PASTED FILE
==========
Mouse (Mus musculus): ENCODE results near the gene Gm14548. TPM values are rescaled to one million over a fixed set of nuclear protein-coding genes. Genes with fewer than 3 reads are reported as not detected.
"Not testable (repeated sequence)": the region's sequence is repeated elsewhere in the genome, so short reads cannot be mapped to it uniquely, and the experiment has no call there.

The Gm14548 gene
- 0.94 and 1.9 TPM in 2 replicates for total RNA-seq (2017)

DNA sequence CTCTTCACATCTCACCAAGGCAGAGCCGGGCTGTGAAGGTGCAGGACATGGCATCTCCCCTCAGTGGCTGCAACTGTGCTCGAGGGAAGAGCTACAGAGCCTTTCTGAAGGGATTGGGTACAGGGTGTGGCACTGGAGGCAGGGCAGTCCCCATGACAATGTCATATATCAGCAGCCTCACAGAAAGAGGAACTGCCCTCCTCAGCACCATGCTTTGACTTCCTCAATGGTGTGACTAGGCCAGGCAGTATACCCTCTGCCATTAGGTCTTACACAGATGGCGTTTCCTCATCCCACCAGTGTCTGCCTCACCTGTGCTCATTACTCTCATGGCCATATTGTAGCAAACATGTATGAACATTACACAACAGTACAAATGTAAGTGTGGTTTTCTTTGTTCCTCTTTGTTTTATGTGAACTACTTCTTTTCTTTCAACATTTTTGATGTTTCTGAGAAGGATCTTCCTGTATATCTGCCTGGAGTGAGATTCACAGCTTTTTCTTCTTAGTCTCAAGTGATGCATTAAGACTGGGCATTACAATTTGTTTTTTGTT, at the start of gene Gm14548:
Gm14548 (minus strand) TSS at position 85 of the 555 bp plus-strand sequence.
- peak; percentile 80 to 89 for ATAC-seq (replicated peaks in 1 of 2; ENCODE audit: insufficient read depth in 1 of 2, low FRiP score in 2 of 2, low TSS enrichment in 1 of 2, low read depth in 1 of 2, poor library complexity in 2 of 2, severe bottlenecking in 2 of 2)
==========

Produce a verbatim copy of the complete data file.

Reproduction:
Mouse (Mus musculus): ENCODE results near the gene Gm14548. TPM values are rescaled to one million over a fixed set of nuclear protein-coding genes. Genes with fewer than 3 reads are reported as not detected.
"Not testable (repeated sequence)": the region's sequence is repeated elsewhere in the genome, so short reads cannot be mapped to it uniquely, and the experiment has no call there.

The Gm14548 gene
- 0.94 and 1.9 TPM in 2 replicates for total RNA-seq (2017)

DNA sequence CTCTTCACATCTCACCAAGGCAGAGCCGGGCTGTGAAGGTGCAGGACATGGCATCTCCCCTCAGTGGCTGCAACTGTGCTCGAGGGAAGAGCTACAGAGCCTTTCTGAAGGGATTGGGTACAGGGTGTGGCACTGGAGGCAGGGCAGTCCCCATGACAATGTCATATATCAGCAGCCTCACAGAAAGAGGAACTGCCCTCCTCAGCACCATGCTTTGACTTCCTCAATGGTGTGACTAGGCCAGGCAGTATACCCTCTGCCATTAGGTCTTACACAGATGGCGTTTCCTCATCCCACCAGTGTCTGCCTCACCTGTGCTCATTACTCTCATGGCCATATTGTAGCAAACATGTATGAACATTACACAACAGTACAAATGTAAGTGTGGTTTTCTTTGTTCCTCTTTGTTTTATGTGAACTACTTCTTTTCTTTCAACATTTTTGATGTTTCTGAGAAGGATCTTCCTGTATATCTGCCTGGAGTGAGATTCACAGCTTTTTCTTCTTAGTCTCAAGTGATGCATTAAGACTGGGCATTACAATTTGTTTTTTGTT, at the start of gene Gm14548:
Gm14548 (minus strand) TSS at position 85 of the 555 bp plus-strand sequence.
- peak; percentile 80 to 89 for ATAC-seq (replicated peaks in 1 of 2; ENCODE audit: insufficient read depth in 1 of 2, low FRiP score in 2 of 2, low TSS enrichment in 1 of 2, low read depth in 1 of 2, poor library complexity in 2 of 2, severe bottlenecking in 2 of 2)